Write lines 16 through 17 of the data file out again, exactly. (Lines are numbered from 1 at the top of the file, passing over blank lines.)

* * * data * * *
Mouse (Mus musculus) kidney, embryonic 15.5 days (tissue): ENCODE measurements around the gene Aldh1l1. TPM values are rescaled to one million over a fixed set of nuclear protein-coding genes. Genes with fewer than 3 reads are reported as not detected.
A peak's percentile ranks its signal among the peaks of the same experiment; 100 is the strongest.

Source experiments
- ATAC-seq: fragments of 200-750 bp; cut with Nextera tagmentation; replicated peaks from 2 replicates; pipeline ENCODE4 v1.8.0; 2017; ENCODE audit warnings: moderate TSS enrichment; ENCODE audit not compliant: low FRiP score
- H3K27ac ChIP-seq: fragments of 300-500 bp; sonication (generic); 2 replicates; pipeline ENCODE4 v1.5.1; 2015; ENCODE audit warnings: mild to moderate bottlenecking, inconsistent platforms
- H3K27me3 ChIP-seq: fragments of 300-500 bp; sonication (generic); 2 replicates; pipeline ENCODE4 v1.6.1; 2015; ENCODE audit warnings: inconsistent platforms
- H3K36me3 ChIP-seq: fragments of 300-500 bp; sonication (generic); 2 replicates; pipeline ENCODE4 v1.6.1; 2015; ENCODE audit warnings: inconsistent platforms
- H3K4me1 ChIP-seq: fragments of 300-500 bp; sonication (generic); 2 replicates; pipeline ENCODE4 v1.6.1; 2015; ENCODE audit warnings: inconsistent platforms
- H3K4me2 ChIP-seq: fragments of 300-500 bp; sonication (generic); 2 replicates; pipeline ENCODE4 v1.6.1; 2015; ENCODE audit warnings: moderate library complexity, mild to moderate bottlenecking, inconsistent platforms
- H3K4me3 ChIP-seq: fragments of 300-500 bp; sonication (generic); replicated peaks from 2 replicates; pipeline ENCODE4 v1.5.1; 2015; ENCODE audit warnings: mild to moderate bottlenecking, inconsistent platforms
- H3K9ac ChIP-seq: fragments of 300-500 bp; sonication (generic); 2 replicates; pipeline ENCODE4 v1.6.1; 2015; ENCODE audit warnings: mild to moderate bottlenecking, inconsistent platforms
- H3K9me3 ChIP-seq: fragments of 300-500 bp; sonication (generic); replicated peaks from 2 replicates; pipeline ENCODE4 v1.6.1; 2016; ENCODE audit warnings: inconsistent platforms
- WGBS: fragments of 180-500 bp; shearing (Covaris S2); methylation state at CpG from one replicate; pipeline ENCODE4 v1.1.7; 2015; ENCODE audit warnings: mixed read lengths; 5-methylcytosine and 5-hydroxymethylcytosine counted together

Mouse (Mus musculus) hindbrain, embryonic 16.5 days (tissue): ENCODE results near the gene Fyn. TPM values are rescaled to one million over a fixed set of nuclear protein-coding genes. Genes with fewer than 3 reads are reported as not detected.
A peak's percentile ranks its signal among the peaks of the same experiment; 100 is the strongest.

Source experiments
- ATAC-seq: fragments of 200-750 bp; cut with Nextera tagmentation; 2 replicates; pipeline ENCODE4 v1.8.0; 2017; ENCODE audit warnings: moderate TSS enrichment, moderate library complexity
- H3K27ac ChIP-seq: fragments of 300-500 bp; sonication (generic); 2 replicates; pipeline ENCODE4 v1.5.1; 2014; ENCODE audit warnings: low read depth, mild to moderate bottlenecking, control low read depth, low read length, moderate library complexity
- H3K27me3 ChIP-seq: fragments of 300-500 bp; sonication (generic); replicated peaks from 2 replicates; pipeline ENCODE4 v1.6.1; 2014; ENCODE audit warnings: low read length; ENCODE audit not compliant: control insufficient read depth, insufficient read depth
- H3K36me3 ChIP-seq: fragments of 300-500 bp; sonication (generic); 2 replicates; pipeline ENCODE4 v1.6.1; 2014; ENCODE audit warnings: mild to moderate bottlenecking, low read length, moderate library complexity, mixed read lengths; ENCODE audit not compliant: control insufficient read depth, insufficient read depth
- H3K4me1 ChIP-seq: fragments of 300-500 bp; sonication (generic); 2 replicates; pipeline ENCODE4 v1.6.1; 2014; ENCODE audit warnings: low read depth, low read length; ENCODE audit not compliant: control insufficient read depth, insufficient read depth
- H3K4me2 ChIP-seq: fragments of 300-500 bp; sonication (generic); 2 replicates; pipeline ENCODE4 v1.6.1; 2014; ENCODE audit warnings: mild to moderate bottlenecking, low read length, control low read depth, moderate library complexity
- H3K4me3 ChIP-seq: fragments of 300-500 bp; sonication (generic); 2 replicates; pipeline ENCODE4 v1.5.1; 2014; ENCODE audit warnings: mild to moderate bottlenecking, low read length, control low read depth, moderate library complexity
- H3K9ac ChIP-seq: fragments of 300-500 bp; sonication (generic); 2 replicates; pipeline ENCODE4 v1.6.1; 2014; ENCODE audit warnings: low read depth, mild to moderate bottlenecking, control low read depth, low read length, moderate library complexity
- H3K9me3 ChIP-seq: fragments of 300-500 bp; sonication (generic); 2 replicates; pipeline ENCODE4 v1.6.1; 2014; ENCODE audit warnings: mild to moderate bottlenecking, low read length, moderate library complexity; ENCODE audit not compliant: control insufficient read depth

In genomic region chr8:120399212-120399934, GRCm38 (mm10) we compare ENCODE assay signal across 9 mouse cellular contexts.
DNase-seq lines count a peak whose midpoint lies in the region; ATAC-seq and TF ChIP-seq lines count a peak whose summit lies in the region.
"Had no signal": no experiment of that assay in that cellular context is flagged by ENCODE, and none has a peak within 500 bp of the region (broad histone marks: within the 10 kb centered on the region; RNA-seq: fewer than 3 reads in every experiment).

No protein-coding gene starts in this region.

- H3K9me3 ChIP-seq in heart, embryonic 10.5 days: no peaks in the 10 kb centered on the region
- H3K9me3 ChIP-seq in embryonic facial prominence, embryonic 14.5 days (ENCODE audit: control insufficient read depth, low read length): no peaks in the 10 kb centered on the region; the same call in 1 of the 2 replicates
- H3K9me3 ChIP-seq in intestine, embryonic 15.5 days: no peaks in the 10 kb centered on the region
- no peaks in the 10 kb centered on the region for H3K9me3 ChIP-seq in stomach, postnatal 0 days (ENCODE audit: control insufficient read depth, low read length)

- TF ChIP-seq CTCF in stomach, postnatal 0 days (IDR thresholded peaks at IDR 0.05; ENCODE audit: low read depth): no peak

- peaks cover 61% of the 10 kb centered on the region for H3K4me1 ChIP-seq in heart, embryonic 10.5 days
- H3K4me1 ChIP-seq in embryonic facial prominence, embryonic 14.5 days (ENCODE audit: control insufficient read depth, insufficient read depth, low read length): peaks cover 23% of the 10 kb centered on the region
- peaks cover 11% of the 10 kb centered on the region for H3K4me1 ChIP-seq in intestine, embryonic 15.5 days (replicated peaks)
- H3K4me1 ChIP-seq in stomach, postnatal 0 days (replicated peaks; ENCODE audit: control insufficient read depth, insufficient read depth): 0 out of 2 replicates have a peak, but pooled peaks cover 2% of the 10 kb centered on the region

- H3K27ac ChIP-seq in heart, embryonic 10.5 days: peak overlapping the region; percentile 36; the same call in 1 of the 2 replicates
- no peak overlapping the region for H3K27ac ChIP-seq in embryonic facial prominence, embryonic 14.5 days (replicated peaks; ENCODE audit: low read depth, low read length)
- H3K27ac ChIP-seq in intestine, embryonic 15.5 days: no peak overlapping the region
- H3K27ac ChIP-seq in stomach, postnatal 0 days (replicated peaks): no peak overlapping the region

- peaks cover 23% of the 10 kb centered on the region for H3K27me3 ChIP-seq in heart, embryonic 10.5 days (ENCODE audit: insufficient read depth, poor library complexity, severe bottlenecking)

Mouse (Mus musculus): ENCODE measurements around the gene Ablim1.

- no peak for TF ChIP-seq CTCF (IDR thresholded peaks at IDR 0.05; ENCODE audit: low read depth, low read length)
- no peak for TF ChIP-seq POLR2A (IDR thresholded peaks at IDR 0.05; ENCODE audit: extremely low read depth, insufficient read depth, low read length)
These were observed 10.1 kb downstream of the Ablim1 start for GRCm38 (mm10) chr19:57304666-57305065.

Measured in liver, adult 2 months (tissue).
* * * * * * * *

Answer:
Source experiments
- ATAC-seq: fragments of 200-750 bp; cut with Nextera tagmentation; 2 replicates; pipeline ENCODE4 v1.8.0; 2017; ENCODE audit warnings: moderate TSS enrichment, moderate library complexity